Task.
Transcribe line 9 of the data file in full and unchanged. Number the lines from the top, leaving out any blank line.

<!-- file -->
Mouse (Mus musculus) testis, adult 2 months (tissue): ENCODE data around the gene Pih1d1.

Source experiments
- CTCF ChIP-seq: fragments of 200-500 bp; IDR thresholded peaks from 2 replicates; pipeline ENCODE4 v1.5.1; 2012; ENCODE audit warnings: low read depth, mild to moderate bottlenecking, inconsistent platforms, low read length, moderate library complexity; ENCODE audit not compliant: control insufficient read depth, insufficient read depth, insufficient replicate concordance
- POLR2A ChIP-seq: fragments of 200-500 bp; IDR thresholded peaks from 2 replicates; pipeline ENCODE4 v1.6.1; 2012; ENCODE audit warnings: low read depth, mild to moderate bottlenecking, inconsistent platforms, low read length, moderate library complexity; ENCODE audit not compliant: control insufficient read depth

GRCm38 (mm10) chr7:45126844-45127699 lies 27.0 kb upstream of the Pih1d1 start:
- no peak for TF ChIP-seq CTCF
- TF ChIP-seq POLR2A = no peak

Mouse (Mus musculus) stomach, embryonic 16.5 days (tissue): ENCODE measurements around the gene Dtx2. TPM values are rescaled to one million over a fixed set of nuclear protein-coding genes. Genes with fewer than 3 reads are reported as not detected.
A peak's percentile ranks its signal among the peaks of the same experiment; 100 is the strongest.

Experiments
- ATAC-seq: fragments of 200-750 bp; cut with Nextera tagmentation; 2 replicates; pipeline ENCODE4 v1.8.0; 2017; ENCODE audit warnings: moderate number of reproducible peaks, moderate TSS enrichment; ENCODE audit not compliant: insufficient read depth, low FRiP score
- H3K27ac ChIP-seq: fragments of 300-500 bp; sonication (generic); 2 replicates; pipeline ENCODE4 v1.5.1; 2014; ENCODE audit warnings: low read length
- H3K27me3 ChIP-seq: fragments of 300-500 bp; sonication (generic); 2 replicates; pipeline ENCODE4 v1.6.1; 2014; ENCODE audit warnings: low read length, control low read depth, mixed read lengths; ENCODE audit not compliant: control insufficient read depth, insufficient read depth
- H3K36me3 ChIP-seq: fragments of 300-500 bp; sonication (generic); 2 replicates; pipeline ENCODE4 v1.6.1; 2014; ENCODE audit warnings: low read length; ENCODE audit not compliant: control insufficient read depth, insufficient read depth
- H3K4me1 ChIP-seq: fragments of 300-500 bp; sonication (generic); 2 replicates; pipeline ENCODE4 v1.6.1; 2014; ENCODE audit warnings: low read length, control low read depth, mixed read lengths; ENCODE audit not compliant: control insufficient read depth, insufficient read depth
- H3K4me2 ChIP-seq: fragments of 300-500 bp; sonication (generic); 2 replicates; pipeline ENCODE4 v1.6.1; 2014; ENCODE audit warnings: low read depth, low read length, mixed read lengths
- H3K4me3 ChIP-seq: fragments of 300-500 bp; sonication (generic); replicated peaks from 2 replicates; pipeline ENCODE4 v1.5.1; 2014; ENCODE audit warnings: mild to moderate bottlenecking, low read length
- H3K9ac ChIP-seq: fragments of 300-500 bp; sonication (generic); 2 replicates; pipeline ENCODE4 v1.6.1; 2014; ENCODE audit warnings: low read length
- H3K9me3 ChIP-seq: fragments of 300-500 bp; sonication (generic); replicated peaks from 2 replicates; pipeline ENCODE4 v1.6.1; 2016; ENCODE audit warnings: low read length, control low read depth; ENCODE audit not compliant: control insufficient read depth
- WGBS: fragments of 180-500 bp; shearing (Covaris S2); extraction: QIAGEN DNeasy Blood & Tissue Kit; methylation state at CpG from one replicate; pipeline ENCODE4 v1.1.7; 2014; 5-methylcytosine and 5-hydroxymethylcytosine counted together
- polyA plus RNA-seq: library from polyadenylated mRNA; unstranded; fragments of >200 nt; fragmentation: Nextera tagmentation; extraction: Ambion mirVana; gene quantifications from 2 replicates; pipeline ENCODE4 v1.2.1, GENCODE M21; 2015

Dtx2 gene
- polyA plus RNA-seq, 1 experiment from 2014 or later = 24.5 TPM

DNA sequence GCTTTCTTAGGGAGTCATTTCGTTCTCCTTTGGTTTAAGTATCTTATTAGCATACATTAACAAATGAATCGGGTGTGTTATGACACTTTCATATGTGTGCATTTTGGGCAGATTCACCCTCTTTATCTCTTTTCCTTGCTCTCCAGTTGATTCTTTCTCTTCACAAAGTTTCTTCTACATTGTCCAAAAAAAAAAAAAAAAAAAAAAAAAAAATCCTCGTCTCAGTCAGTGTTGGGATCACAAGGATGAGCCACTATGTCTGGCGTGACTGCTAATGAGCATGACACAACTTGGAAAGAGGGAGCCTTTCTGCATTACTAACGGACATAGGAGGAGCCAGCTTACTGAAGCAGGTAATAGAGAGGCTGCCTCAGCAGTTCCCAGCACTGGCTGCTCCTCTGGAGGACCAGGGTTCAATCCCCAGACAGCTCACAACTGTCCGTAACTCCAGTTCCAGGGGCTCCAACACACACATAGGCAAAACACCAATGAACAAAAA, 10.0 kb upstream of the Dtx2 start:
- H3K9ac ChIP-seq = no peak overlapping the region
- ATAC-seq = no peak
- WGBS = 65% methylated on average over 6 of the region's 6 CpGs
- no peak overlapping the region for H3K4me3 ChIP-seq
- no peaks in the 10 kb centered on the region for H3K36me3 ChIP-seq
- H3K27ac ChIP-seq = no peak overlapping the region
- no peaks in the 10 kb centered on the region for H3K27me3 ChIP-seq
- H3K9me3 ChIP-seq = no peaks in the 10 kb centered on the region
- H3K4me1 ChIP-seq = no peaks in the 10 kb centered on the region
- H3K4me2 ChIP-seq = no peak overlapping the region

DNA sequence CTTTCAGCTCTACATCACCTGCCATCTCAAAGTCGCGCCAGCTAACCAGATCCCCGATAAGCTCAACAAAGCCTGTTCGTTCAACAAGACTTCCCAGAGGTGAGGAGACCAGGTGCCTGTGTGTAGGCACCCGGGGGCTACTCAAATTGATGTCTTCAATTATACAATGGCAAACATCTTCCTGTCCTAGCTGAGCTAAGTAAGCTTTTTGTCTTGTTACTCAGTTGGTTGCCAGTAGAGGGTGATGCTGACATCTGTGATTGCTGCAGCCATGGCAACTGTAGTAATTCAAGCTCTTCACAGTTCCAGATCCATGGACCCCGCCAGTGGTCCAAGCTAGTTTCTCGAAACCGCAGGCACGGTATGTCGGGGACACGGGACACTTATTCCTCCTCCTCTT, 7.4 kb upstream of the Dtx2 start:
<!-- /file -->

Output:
A peak's percentile ranks its signal among the peaks of the same experiment; 100 is the strongest.